Virgil Earp had been shot in the calf, Morgan Earp was struck in both shoulder blades, and Doc Holiday had a minor wound near his hip. Wyatt Earp was unhurt.
Ike Clanton and Billy Claibourne both managed to escape.
The aftermath of the gunfight was perhaps more interesting than the fight itself.
As I stated at the beginning, there weren’t clear good guys and bad guys. Yes, the Cowboys weren’t the best of people, but they also had support amongst the people of Tombstone. Likewise, the Earps weren’t that popular in the same circles.
Immediately after the fight, the three dead men were displayed in the window of the town undertaker with a sign saying “Murdered in the Streets of Tombstone.”
The funeral procession for the three men had 200 people walking with the caskets and another 2,000 people lining the streets.
The Earps and Doc Holliday were arrested for murder four days after the shootings.
After an extensive, month-long investigation, the justice of the peace in Tombstone, Wells Spicer, cleared the three Earps and Doc Holiday of all charges.
Two survivors, Billy Claiborne and Morgan Earp were murdered within a year.
In 1887, Doc Holiday died of tuberculosis, and Ike Clanton was shot by a Pinkerton detective who was sent to track him down.
Virgil Earp died in 1905 from pneumonia after complications from a mine collapse he was involved in.
Wyatt Earp outlived everyone, and he is the reason why our view of the OK Corral gunfight is the way it is. He lived 24 years after his brother Virgil died, which means that the story of the fight was told through him.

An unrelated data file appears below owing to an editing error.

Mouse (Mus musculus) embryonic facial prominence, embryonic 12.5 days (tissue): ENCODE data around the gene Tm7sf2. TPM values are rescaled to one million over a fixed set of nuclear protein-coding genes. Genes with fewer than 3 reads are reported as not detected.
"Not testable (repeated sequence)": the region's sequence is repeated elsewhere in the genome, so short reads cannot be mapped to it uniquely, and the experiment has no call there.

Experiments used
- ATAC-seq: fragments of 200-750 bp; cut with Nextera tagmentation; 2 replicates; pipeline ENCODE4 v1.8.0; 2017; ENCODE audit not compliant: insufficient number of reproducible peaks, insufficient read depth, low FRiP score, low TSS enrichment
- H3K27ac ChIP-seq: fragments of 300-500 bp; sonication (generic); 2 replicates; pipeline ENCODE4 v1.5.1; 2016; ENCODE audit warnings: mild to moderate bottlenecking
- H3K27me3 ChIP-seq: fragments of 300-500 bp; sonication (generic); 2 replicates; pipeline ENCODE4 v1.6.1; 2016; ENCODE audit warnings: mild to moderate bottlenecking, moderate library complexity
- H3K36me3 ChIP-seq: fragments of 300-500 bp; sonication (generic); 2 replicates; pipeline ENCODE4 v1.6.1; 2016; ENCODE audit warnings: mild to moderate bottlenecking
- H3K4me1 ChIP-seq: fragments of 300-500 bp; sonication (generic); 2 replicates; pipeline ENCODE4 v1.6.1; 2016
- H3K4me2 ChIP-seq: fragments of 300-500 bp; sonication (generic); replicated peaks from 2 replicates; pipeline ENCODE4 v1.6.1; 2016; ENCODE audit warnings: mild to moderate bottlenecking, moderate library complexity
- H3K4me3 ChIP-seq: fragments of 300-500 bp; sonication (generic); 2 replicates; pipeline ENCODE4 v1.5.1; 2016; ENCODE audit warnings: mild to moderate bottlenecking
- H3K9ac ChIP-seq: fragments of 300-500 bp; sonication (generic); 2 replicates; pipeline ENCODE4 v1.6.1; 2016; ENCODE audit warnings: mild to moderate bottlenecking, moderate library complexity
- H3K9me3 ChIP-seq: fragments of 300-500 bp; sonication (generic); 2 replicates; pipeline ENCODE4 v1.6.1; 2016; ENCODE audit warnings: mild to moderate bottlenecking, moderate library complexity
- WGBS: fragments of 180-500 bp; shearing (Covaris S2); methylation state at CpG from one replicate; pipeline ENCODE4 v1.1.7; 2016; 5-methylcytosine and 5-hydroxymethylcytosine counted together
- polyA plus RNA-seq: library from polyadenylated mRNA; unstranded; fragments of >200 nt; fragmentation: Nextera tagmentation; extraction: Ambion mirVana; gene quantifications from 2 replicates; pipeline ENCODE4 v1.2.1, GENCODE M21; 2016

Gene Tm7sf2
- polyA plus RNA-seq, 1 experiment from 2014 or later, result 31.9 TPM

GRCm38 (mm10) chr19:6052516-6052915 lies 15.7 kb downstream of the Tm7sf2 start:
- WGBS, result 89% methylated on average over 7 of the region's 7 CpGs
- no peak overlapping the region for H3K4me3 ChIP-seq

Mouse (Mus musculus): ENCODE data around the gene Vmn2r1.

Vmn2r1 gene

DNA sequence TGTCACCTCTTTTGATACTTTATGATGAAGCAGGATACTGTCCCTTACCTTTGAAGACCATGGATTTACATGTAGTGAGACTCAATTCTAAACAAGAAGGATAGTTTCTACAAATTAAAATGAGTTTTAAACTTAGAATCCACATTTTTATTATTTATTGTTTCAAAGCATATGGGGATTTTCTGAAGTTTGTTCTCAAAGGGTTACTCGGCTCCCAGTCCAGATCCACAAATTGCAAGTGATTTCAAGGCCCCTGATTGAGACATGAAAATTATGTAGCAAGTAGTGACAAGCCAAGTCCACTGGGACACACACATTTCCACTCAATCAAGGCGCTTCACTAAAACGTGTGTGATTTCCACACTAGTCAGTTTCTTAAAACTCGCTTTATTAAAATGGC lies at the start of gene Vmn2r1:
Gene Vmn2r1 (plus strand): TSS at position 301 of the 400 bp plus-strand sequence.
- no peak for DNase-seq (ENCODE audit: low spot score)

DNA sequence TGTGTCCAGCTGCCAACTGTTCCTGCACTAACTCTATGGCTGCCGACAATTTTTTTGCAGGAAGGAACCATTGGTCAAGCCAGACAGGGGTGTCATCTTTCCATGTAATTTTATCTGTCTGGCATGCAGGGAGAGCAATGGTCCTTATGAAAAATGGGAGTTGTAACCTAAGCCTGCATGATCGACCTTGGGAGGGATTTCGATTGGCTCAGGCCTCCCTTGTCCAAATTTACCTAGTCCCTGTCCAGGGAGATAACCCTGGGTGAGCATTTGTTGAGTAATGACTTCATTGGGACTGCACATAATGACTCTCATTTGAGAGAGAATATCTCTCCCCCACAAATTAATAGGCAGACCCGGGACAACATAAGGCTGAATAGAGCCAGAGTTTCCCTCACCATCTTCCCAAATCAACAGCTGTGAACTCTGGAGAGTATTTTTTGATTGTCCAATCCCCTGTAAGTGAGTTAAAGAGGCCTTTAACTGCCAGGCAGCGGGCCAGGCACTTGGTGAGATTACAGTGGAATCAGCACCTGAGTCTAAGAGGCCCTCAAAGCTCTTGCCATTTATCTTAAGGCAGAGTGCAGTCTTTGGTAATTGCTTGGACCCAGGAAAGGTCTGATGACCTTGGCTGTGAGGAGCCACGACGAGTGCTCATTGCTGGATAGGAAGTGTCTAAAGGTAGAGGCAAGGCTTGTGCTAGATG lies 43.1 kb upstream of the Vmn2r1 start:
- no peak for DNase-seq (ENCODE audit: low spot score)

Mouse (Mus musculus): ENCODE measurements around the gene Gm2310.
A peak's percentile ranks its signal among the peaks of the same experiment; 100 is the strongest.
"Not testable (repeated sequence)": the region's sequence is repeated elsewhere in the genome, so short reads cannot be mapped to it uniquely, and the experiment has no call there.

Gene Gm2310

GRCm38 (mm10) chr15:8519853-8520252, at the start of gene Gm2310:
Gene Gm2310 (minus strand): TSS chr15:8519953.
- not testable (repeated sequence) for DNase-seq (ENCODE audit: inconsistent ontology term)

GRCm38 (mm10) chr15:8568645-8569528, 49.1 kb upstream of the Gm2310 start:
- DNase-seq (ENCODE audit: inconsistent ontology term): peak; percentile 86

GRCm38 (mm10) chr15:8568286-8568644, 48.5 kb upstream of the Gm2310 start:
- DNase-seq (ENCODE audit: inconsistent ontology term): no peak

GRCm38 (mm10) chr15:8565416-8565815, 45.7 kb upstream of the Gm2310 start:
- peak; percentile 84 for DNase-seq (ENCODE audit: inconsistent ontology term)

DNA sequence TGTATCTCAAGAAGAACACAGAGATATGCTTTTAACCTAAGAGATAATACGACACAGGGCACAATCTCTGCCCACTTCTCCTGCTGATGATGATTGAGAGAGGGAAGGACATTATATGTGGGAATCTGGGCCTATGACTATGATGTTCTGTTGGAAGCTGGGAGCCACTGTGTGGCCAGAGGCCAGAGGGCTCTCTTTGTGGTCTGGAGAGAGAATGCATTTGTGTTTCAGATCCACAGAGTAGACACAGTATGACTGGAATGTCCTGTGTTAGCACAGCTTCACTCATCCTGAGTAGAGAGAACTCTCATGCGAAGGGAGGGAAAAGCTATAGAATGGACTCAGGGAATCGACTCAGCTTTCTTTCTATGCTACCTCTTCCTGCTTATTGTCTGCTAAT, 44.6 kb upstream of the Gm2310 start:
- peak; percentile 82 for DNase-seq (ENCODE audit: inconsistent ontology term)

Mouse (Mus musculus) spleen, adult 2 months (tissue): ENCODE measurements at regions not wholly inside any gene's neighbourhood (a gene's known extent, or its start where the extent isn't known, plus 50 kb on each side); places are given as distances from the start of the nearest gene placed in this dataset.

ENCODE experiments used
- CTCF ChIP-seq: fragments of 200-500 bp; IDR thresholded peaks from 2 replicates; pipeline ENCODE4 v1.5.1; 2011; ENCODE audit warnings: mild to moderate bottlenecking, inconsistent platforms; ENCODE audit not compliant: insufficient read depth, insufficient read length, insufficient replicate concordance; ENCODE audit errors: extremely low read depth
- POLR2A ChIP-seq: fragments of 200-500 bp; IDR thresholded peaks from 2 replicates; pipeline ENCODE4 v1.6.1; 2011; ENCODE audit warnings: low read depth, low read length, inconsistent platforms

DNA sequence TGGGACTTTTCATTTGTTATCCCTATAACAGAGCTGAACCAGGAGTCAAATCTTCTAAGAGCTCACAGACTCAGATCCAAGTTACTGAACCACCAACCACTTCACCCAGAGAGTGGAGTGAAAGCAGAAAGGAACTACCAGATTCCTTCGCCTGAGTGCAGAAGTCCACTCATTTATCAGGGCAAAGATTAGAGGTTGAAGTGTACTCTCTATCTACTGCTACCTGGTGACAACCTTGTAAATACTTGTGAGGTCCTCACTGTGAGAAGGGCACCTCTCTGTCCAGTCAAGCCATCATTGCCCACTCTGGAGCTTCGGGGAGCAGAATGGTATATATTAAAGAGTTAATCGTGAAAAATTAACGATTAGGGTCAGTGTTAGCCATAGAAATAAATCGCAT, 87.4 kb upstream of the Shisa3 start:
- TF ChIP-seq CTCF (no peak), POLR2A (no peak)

Wyatt Earp traveled to the Yukon for the Klondike Gold Rush, owned several taverns, and was also a boxing referee.
He was the referee in one of the most controversial boxing matches of the era: the world heavyweight championship match between Bob Fitzsimmons vs. Tom Sharkey in 1896. In the match, Fitzsimmons knocked Sharkey to the mat, but Earp said that Fitzsimmons hit Sharkey with a low blow and awarded the match to Sharkey.
Many people thought the bout was fixed, given that hardly anyone else saw the punch.
He also just happened to be in Los Angeles when the motion picture industry started to take off.
He became a consultant for western movies and got to know movie stars such as Tom Mix and Charlie Chaplin, and directors like John Ford.
Wyatt Earp did interviews, and his account of the gunfight became the version that history remembered, with, of course, Wyatt Earp as the primary hero of the story.
Wyatt Earp died in 1929 at the age of 80, and his wife Josephine died in 1944, keeping the story of Wyatt Earp and his version of the event that took place alive.
At the time of his death, he was probably better known for his role in the Fitzsimmons-Sharkey fight than he was for the gunfight at the OK Corral.
The Gunfight at the OK Corral has been the subject of several books and movies, most famously the 1957 movie of the same name and the 1993 movie Tombstone.
The Gunfight at the OK Corral, or more accurately, the Gunfight at the CS Fly Photography Studio, was actually one of a few gunfights of its type, which took place in the wild west.
Despite being a staple of western films, those types of events rarely happened. Yes, there was crime, and there were shootings, but they mostly were drunken or cowardly murders, not gunslingers fighting in the middle of the street at high noon.
Everything Everywhere Daily is an Airwave Media Podcast.
The executive producer is Darcy Adams.
The associate producers are Thor Thomsen and Peter Bennett.